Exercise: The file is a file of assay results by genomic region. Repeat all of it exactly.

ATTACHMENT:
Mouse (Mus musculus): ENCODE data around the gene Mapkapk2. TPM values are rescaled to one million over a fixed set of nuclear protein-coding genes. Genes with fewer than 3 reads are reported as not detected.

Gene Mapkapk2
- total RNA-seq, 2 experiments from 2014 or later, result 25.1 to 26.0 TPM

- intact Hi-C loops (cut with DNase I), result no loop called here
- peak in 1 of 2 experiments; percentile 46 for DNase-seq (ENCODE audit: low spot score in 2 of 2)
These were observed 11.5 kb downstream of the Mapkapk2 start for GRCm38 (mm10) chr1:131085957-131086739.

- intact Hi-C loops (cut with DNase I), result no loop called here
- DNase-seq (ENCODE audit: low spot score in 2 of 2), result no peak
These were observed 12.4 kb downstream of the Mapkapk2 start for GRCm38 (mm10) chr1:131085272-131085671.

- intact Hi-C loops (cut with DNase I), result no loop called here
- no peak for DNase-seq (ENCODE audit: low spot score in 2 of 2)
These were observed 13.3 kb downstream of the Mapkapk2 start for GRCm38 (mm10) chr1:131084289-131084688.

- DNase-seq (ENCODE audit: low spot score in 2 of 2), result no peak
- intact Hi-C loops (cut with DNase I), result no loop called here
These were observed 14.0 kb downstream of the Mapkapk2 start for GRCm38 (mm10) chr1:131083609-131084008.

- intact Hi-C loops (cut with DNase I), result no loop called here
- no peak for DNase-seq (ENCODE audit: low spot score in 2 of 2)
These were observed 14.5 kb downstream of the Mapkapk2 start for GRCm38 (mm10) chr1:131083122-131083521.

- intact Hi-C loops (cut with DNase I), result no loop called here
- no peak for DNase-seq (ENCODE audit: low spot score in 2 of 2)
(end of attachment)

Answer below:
Mouse (Mus musculus): ENCODE data around the gene Mapkapk2. TPM values are rescaled to one million over a fixed set of nuclear protein-coding genes. Genes with fewer than 3 reads are reported as not detected.

Gene Mapkapk2
- total RNA-seq, 2 experiments from 2014 or later, result 25.1 to 26.0 TPM

- intact Hi-C loops (cut with DNase I), result no loop called here
- peak in 1 of 2 experiments; percentile 46 for DNase-seq (ENCODE audit: low spot score in 2 of 2)
These were observed 11.5 kb downstream of the Mapkapk2 start for GRCm38 (mm10) chr1:131085957-131086739.

- intact Hi-C loops (cut with DNase I), result no loop called here
- DNase-seq (ENCODE audit: low spot score in 2 of 2), result no peak
These were observed 12.4 kb downstream of the Mapkapk2 start for GRCm38 (mm10) chr1:131085272-131085671.

- intact Hi-C loops (cut with DNase I), result no loop called here
- no peak for DNase-seq (ENCODE audit: low spot score in 2 of 2)
These were observed 13.3 kb downstream of the Mapkapk2 start for GRCm38 (mm10) chr1:131084289-131084688.

- DNase-seq (ENCODE audit: low spot score in 2 of 2), result no peak
- intact Hi-C loops (cut with DNase I), result no loop called here
These were observed 14.0 kb downstream of the Mapkapk2 start for GRCm38 (mm10) chr1:131083609-131084008.

- intact Hi-C loops (cut with DNase I), result no loop called here
- no peak for DNase-seq (ENCODE audit: low spot score in 2 of 2)
These were observed 14.5 kb downstream of the Mapkapk2 start for GRCm38 (mm10) chr1:131083122-131083521.

- intact Hi-C loops (cut with DNase I), result no loop called here
- no peak for DNase-seq (ENCODE audit: low spot score in 2 of 2)